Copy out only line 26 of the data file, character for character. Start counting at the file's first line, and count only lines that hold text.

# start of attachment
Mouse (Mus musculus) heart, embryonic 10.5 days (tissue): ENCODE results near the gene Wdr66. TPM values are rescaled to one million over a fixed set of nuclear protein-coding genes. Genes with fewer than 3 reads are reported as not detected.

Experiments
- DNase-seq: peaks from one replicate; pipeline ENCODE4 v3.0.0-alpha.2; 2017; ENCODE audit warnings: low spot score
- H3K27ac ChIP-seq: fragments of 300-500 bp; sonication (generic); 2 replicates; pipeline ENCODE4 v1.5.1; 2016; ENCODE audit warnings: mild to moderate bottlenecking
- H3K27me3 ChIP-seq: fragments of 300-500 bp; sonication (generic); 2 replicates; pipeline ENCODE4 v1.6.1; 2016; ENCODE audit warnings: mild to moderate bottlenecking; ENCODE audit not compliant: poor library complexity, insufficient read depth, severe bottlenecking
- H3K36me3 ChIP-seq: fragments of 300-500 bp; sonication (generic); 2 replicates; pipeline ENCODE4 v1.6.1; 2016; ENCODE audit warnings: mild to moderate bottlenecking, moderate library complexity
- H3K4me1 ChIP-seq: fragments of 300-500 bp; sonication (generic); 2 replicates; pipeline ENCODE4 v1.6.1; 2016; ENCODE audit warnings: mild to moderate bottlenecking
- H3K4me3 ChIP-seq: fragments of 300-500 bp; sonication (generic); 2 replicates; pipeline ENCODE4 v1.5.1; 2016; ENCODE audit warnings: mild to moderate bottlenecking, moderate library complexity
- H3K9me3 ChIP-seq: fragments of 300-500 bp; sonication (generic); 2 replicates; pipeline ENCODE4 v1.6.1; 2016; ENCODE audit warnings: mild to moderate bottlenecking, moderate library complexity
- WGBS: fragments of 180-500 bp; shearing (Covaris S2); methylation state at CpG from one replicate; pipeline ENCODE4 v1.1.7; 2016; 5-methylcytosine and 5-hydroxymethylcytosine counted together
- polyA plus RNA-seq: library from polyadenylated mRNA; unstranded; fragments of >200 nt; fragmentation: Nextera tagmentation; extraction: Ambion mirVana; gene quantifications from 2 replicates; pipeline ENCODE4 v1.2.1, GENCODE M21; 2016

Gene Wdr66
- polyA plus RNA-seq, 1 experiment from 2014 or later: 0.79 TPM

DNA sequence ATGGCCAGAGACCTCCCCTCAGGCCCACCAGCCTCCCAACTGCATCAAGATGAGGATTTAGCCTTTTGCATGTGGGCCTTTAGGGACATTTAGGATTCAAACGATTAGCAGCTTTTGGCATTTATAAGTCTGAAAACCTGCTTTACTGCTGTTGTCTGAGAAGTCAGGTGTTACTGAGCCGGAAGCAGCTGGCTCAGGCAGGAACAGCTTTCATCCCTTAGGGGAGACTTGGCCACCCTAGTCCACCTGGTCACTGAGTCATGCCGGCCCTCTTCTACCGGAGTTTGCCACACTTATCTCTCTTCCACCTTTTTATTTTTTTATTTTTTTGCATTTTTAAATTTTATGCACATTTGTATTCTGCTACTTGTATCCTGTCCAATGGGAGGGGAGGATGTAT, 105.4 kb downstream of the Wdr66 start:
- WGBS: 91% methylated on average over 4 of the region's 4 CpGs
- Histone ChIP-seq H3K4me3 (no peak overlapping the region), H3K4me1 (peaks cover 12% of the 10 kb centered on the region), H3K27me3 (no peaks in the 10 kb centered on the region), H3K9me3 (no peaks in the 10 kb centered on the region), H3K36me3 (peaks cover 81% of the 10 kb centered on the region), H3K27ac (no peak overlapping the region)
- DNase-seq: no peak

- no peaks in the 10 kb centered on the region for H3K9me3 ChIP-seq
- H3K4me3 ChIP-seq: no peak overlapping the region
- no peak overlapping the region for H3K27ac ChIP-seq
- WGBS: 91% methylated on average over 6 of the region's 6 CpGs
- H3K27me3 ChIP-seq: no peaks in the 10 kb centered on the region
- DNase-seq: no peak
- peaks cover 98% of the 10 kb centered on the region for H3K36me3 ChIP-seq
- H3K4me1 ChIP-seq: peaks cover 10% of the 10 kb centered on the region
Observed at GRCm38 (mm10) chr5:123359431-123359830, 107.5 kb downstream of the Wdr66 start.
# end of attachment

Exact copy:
Observed at GRCm38 (mm10) chr5:123359431-123359830, 107.5 kb downstream of the Wdr66 start.